Strassler Center for Holocaust and Genocide Studies

Kids Near Soldiers

NEVER/AGAIN

Remembering is an ethical act, has ethical value in and of itself. Memory is, achingly, the only relation we can have with the dead. —Susan Sontag, Regarding the Pain of Others (2003)

Genocide ravaged the tiny African nation of Rwanda with unprecedented speed nineteen years ago. According to government figures, around 1,000,000 Tutsis and politically moderate Hutus were murdered in 100 days. How to remember the victims has remained a vexed issue for Rwandans. Prompted by Susan Sontag's reflections on photographs of suffering, I explore the obligations of memory in post-genocide Rwanda. The photos in NEVER/AGAIN deal with the tensions between memory and reconciliation; representation and neglect.

In the aftermath of the genocide, wounded and traumatized survivors, orphans, rape victims, and displaced Rwandans struggled to address the past. The Rwandan government, focused on rebuilding, has advocated for universal forgiveness and reconciliation. Survivors and perpetrators, expected to forgo revenge and hatred, continued to live and work side-by-side. Efforts to commemorate, memorialize, and educate, while imperfect, have emerged slowly. The photos in NEVER/AGAIN document examples of Rwandan memorialization and education. The images demonstrate that memory is stubborn and they hint at Rwandan progress toward reconciliation and healing.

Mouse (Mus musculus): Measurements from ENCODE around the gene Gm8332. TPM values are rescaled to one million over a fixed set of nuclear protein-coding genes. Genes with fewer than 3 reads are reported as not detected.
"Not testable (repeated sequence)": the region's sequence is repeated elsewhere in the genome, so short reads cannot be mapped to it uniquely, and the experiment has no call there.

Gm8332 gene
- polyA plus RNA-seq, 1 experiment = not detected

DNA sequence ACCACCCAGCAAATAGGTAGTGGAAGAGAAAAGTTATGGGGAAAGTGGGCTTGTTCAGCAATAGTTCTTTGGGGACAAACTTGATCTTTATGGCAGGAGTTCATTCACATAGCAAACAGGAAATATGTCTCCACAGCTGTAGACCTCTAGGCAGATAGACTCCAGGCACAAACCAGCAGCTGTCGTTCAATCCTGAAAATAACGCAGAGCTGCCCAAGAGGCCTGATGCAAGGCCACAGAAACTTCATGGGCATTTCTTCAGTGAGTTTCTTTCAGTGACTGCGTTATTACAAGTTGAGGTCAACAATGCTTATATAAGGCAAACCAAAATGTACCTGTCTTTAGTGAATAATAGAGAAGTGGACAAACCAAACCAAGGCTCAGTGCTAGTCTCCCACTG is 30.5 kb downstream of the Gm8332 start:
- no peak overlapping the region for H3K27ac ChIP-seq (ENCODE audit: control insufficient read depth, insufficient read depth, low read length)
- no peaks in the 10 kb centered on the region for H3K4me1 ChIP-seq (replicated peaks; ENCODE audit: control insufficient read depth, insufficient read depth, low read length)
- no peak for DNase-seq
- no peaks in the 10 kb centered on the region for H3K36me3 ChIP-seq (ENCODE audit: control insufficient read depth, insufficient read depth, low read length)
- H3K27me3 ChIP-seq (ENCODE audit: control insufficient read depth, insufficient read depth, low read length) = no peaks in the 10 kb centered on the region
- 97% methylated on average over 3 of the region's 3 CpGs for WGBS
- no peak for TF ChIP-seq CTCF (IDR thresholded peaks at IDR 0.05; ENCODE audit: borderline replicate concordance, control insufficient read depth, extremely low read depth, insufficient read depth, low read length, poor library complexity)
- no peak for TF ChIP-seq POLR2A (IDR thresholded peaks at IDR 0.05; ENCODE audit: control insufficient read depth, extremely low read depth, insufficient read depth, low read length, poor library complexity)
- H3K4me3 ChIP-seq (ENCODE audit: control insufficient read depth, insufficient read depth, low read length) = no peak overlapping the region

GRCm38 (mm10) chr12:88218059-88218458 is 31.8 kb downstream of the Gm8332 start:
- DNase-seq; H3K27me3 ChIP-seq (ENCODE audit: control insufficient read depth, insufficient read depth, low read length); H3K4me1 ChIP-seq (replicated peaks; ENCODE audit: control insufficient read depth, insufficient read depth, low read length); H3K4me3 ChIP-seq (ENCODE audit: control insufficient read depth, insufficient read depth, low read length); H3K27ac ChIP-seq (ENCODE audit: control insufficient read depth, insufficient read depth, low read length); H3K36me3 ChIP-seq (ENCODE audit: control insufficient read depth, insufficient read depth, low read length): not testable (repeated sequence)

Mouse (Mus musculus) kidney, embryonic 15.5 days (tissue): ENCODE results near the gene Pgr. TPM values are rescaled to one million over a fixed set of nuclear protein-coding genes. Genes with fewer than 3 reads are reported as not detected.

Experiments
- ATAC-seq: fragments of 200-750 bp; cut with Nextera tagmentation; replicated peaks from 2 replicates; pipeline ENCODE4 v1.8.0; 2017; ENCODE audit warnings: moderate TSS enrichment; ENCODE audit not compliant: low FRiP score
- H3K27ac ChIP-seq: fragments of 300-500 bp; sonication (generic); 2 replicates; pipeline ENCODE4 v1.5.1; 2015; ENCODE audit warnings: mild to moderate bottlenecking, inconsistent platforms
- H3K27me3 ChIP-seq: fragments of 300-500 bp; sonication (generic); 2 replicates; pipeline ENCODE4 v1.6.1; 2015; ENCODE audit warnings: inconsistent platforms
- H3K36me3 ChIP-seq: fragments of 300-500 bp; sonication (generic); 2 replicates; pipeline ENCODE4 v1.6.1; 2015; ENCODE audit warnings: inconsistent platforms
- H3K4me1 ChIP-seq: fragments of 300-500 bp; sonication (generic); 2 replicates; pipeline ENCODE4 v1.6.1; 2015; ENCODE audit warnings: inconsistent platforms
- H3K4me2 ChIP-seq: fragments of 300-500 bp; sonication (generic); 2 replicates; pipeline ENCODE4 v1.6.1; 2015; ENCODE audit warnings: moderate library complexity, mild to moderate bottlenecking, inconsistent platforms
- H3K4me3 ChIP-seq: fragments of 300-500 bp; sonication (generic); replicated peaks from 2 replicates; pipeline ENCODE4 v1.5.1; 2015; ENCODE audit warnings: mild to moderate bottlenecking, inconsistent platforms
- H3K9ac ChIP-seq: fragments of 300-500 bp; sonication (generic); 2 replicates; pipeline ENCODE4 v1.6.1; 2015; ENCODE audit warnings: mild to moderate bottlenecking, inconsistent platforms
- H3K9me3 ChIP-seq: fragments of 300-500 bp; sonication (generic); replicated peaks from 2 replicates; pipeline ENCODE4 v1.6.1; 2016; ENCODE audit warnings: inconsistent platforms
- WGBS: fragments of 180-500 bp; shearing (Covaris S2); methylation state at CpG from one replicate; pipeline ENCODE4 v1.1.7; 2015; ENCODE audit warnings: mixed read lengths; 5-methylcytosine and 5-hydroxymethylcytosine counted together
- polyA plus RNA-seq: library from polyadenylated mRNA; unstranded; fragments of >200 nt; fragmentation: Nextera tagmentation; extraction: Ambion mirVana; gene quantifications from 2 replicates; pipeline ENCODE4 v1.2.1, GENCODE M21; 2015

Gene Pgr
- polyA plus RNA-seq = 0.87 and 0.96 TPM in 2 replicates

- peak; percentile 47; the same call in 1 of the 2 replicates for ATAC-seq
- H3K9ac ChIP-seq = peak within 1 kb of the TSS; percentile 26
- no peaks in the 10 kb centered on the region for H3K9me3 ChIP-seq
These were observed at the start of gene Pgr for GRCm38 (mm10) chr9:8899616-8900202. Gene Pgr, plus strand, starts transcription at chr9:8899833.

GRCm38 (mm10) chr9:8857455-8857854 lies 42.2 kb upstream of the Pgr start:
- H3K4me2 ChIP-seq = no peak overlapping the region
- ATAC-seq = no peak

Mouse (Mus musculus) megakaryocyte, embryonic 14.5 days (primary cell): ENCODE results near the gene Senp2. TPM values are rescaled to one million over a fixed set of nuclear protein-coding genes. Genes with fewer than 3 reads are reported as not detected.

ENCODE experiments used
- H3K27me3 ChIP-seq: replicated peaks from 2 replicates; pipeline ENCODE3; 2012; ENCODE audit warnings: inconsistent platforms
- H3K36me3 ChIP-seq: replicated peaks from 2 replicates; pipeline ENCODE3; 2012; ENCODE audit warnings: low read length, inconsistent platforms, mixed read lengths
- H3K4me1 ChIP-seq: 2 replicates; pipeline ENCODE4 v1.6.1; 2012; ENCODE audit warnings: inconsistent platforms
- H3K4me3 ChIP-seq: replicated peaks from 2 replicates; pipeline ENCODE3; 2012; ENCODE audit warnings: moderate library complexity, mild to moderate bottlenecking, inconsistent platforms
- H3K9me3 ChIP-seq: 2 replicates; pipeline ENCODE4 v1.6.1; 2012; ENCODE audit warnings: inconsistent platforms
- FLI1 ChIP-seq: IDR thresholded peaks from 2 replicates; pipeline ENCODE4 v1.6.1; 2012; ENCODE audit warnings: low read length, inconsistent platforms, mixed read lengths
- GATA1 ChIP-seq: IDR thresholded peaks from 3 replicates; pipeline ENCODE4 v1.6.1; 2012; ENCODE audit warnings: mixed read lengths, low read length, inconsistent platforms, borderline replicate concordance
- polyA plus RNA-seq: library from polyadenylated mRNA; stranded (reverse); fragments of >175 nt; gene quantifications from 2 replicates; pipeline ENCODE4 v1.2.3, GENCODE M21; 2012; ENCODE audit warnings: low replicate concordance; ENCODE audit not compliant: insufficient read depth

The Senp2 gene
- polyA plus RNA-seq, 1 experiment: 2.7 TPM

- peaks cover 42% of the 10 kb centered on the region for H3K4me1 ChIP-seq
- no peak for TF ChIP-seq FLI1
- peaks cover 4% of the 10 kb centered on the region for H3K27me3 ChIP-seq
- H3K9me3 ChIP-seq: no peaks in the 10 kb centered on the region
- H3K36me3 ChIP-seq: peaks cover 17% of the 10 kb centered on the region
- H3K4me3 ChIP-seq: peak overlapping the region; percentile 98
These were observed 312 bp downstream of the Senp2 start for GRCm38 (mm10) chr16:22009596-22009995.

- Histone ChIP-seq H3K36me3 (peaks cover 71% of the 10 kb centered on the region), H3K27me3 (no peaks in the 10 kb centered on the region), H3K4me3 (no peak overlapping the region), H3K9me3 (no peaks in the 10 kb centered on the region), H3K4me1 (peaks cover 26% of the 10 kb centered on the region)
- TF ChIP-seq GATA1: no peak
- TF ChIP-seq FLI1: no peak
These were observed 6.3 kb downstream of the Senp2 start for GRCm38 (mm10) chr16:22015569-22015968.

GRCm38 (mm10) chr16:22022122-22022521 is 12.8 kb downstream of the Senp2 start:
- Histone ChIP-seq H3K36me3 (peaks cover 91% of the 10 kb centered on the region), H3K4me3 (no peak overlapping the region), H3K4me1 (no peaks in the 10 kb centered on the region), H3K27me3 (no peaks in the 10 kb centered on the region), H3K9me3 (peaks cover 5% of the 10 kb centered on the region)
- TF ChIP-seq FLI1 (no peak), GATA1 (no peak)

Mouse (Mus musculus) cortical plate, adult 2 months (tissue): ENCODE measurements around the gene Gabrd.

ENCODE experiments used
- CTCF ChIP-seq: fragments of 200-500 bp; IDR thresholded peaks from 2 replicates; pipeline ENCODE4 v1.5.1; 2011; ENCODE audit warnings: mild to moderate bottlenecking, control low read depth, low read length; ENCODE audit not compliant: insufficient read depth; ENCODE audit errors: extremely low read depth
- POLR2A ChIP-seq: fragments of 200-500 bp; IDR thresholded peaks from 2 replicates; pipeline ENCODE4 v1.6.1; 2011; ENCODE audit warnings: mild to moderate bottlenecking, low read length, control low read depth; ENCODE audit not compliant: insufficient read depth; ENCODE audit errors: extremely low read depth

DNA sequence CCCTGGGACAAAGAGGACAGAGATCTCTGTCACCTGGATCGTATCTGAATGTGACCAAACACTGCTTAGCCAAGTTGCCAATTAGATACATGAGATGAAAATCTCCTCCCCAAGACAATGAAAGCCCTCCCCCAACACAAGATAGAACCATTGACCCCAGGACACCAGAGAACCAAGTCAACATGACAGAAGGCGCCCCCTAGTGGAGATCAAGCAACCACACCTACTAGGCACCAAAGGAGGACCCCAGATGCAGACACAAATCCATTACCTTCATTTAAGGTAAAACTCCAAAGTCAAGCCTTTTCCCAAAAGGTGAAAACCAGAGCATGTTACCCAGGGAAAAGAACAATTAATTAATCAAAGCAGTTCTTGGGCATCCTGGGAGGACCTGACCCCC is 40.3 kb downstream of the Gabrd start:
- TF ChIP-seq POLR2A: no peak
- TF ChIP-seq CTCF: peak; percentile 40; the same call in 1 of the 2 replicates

About the Artist:

Shannon Scully is the Cummings Fellow of Comparative Genocide and a first-year doctoral student at the Strassler Center for Holocaust and Genocide Studies at Clark University. She researches the use of human remains in memorialization practices in post-genocide Rwanda and the former Yugoslavia. She is also a photographer and comes to Clark from the Kigali Genocide Memorial in Rwanda where she served as the Photographic and Physical Collections Officer.

Connection to Policy and Practice:

NEVER/AGAIN explores the complicated legacy of memory in post-genocide Rwanda. The exhibition complements the Strassler Center symposium, Policy and Practice: Pedagogy about the Holocaust and Genocide, which considers how history, politics, and culture influence whether and how societies teach about genocide.